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  7. Thank you so much for these posts on storyworld building, Jill! I'm currently worldbuilding and planning in preparation for NaNoWriMo and these are helping tremendously.

    Some history of my world has a big impact on the story, so I'm currently trying to figure that out. These are some great tips!

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    1. You're welcome, Kate! Good luck with NaNo!

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  8. I'm just curious, is CreateSpace a good publishing company? It says everything is free....

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    1. CreateSpace is a self publishing company. You would be the publisher if you printed your books through them. They do a fine job, but you are the one who needs to do all the hard work of having your book editing, typeset, having a cover designed, then upload the project to CreateSpace, then sell it afterwards. Amazon will list it for you, but people will only find it if they know to look for it. That's your job too.

      Everything is free on their end, until you want to upload changes. But the costs of all the things I mentioned about are yours to figure out before you go to CreateSpace to print, basically.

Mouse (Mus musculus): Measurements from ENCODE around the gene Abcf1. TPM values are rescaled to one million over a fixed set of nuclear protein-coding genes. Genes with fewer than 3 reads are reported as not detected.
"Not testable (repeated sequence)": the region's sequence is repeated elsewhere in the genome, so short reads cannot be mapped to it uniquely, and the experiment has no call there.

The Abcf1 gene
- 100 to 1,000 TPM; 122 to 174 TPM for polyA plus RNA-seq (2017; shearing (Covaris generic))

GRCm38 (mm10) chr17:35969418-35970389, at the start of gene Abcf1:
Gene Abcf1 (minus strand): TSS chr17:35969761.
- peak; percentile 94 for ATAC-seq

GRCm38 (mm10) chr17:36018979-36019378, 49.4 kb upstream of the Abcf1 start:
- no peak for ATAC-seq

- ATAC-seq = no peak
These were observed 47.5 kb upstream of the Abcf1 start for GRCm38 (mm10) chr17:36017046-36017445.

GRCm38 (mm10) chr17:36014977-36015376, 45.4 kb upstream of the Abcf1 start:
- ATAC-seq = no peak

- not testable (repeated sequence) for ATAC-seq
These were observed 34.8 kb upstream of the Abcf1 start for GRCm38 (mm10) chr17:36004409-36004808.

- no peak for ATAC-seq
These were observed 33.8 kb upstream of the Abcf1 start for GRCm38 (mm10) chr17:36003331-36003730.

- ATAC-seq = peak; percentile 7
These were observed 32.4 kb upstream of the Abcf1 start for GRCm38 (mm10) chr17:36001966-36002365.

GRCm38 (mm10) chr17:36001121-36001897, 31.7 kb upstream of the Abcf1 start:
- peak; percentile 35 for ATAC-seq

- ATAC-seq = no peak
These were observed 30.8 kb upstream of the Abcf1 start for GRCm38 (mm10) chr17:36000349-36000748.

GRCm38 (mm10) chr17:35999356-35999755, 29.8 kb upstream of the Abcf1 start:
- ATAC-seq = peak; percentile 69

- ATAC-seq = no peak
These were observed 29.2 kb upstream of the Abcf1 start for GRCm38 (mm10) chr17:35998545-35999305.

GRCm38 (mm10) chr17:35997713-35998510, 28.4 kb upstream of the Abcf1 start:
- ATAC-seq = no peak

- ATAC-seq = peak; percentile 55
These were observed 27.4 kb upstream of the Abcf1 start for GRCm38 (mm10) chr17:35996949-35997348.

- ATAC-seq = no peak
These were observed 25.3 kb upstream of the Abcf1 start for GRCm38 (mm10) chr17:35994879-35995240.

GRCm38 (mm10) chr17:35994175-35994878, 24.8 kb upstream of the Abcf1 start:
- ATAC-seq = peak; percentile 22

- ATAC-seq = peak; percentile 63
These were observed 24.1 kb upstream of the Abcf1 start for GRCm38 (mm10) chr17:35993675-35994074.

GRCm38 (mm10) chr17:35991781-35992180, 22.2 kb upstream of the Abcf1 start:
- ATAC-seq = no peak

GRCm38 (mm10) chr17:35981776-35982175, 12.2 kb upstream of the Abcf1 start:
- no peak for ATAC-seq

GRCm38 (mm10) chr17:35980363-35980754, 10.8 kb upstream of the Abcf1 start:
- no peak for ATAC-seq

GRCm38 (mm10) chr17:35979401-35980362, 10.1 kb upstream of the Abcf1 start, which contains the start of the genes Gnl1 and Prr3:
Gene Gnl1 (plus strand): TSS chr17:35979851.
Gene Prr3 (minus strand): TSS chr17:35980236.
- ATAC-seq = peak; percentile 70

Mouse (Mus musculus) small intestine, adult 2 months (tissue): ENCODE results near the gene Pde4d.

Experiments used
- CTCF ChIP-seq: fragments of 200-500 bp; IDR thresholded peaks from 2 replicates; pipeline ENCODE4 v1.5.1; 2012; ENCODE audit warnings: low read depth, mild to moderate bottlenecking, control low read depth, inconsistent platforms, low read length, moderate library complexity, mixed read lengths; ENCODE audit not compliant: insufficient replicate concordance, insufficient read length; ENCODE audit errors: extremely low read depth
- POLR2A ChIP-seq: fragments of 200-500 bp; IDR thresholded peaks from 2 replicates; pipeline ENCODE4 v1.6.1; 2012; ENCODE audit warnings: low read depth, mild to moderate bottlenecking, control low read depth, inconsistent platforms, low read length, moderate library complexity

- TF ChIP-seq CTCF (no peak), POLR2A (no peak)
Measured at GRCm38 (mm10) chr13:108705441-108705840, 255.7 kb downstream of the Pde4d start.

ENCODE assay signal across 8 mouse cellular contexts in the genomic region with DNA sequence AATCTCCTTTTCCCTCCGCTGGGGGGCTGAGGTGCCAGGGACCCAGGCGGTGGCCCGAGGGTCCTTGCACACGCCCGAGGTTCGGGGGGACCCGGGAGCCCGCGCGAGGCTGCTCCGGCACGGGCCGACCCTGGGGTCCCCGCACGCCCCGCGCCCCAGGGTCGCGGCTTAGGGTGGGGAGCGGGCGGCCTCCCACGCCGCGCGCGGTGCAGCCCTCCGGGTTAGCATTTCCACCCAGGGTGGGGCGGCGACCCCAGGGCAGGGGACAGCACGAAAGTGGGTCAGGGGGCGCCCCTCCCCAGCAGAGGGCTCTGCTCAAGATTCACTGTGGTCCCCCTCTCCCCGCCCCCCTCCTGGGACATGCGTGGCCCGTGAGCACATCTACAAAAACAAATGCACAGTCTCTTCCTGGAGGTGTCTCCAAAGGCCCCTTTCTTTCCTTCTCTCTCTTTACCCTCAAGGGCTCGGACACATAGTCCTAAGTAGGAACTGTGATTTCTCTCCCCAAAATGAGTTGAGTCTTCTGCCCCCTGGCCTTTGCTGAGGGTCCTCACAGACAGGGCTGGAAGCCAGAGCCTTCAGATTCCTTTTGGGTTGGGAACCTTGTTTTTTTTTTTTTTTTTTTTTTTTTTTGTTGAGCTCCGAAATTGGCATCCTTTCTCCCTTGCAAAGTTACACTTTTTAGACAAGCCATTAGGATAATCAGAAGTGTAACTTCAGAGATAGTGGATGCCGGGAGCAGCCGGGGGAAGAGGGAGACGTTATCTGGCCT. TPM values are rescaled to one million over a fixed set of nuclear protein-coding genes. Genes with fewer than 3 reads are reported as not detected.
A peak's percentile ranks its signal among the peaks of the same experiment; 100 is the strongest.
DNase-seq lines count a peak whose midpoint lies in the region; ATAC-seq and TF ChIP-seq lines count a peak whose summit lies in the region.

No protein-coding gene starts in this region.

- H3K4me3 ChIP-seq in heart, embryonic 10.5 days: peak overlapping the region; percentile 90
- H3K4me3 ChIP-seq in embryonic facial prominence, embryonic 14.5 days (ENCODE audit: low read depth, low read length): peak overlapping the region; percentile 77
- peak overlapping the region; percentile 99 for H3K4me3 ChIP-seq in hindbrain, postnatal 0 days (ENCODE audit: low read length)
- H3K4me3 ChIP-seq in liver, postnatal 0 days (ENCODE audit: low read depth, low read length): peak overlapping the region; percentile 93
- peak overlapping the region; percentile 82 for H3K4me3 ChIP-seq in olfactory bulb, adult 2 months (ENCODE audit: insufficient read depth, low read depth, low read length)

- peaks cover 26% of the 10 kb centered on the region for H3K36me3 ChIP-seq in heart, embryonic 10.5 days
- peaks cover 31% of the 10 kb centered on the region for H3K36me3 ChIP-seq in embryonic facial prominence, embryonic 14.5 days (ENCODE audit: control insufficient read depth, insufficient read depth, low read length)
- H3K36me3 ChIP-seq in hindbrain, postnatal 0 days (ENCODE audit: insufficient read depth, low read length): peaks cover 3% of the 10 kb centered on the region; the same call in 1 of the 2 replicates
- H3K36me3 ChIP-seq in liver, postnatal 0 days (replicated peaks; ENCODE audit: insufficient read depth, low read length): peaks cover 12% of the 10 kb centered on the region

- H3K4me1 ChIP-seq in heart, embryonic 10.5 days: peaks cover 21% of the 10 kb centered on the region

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    2. Wow, Alea! That's a lot of words. (P.S. I'm the same Jonathan from the critique group, in case you were wondering) Good luck with achieving your goal!

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  9. Great post Jill, thank you! Helping a lot on where to start on the history. As for not using it, I need to tell myself that a lot of times, as I seem to get attached to that writing. But so far I've resisted the urge

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  10. I have some history in my head. In my fantasy, the FMC falls into another world, so she has to be told the history of this world. Hmmm... probably should start writing that down, lol! That Middle-Earth timeline was AWESOME.